Jump to ContentJump to Main Navigation
Raised by the ChurchGrowing up in New York City's Catholic Orphanages$
Users without a subscription are not able to see the full content.

Edward Rohs

Print publication date: 2011

Print ISBN-13: 9780823240227

Published to Fordham Scholarship Online: January 2012

DOI: 10.5422/fordham/9780823240227.001.0001

Show Summary Details
Page of

PRINTED FROM FORDHAM SCHOLARSHIP ONLINE (www.fordham.universitypressscholarship.com). (c) Copyright Fordham University Press, 2017. All Rights Reserved. Under the terms of the licence agreement, an individual user may print out a PDF of a single chapter of a monograph in FSO for personal use (for details see http://www.fordham.universitypressscholarship.com/page/privacy-policy).date: 22 November 2017

The Sisters of Mercy: A Tale of Two Cities

The Sisters of Mercy: A Tale of Two Cities

Chapter:
(p.27) 4 The Sisters of Mercy: A Tale of Two Cities
Source:
Raised by the Church
Author(s):

Edward Rohs

Judith Estrine

Publisher:
Fordham University Press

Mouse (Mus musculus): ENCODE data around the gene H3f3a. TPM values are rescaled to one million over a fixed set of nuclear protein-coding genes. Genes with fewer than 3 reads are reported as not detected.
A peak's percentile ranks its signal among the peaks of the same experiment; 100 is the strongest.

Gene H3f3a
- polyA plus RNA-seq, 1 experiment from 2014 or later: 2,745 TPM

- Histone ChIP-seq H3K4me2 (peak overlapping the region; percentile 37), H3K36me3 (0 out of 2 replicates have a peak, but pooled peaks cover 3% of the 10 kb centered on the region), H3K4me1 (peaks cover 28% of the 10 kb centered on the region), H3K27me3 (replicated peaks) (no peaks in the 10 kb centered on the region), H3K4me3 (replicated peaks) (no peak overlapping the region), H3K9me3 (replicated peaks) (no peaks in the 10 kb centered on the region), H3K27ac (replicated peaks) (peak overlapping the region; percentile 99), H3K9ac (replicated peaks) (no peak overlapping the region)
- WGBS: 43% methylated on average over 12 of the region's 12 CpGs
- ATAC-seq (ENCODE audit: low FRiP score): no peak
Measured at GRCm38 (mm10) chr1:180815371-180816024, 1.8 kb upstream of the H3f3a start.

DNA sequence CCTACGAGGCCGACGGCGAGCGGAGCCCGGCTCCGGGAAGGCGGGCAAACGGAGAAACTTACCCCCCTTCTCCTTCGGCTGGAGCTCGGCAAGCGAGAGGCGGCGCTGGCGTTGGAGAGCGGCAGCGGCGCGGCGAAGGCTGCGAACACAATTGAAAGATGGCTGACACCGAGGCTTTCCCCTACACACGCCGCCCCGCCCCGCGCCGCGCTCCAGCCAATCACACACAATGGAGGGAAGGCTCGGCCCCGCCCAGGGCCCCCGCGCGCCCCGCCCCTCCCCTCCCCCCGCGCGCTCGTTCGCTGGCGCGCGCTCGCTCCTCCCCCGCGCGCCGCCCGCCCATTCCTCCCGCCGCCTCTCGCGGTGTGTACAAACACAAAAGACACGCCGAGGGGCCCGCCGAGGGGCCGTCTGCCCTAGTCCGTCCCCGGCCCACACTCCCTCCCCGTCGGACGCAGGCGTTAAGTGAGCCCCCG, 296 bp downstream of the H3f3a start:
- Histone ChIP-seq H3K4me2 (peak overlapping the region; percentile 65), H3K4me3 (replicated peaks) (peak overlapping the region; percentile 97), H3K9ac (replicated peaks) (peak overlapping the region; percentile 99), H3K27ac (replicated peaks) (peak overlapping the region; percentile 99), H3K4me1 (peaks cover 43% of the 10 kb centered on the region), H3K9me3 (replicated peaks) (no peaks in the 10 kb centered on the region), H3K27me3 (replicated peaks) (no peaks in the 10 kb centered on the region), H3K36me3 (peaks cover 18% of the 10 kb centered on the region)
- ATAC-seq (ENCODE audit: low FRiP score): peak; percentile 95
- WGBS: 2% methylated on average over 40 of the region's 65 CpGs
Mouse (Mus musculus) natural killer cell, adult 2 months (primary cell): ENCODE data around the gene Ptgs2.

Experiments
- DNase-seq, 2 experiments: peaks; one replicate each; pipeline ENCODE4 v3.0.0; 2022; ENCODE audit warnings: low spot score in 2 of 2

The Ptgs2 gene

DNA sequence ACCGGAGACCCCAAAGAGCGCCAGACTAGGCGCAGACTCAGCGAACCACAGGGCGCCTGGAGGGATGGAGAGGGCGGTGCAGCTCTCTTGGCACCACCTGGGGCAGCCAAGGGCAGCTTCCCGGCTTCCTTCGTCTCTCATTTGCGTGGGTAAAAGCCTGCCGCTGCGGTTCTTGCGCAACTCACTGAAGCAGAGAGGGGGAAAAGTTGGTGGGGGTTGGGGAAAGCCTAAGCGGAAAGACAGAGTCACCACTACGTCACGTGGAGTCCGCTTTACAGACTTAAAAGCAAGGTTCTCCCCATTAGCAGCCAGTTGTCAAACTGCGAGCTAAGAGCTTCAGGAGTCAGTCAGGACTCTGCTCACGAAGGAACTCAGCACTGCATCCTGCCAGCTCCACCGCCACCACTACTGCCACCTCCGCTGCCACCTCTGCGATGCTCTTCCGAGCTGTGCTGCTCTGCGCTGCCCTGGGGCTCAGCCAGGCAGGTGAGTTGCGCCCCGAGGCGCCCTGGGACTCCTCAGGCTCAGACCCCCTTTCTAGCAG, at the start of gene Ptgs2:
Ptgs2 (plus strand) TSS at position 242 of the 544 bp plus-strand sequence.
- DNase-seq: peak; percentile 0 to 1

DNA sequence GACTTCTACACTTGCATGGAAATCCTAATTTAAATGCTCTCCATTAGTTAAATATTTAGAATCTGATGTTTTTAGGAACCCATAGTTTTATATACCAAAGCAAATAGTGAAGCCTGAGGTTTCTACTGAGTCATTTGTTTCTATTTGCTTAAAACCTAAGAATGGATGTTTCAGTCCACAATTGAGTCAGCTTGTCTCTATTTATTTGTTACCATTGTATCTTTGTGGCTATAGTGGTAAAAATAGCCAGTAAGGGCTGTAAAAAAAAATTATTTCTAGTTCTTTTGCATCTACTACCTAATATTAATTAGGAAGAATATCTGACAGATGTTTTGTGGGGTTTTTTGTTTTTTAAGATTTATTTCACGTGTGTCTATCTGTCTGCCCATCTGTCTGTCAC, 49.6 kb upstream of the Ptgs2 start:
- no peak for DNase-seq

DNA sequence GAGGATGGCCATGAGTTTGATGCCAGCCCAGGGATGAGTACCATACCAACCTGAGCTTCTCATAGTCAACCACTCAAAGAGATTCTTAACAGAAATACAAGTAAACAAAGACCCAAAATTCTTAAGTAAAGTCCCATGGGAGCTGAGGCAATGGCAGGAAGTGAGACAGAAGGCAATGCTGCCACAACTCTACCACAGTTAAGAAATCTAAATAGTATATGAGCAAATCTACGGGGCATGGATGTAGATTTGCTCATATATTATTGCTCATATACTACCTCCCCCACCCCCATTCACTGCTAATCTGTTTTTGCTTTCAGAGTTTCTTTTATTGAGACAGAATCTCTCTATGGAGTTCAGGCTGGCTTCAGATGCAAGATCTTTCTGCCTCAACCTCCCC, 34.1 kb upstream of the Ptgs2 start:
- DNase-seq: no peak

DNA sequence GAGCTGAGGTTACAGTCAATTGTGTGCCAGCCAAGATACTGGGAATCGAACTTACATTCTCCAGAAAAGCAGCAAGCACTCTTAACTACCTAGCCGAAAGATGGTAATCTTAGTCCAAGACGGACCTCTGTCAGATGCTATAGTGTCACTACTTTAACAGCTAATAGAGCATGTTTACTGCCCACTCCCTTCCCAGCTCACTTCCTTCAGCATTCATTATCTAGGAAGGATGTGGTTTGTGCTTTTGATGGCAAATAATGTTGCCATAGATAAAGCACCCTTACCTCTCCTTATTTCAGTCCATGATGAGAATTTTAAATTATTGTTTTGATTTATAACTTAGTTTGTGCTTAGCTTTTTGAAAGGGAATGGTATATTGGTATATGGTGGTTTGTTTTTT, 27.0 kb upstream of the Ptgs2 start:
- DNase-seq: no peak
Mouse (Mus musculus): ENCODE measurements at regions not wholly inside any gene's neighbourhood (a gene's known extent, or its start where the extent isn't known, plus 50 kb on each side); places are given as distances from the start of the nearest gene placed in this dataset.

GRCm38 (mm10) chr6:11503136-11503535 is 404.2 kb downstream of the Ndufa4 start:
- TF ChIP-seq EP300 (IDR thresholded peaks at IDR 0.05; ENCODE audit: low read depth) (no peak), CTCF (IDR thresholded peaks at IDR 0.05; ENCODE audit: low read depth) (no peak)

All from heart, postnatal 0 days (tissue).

DOI:10.5422/fordham/9780823240227.003.0005

Beginning in 1855, this chapter provides an overview of the historic roots of the Sisters of Mercy in Brooklyn and their involvement with the impoverished immigrant community, fifty five percent of whom were refugees from the Irish potato famine. Living in destitution in neighbourhoods like Vinegar Hill and Manhattan's Five Points, notorious for its violent gangs and prostitution, many Irish immigrants communicated in their own street slang known as “flash talk”, described in this chapter. The vast majority of social welfare institutions at the time were sponsored by religious organizations like the Sisters of Mercy. With illustrative archival material from the Brooklyn Eagle, the chapter explores how the Sisters of Mercy became part of the United States' historic human treasure. It describes their move in 1862 from a school on Jay Street that had become a resource for orphans who lived on the street to the Convent of Mercy, a new convent residence and orphanage complex at designed by Patrick Keely, the most important Catholic architect in the country. For more than a hundred years after its construction, the order would raise hundreds of thousands of children within its cloistered walls.

Keywords:   Sisters of Mercy, flash talk, Five Points, Vinegar Hill, Catholic dioceses, Irish potato famine, Brooklyn Eagle, Convent of Mercy, Patrick Keely

Fordham Scholarship Online requires a subscription or purchase to access the full text of books within the service. Public users can however freely search the site and view the abstracts and keywords for each book and chapter.

Please, subscribe or login to access full text content.

If you think you should have access to this title, please contact your librarian.

To troubleshoot, please check our FAQs , and if you can't find the answer there, please contact us .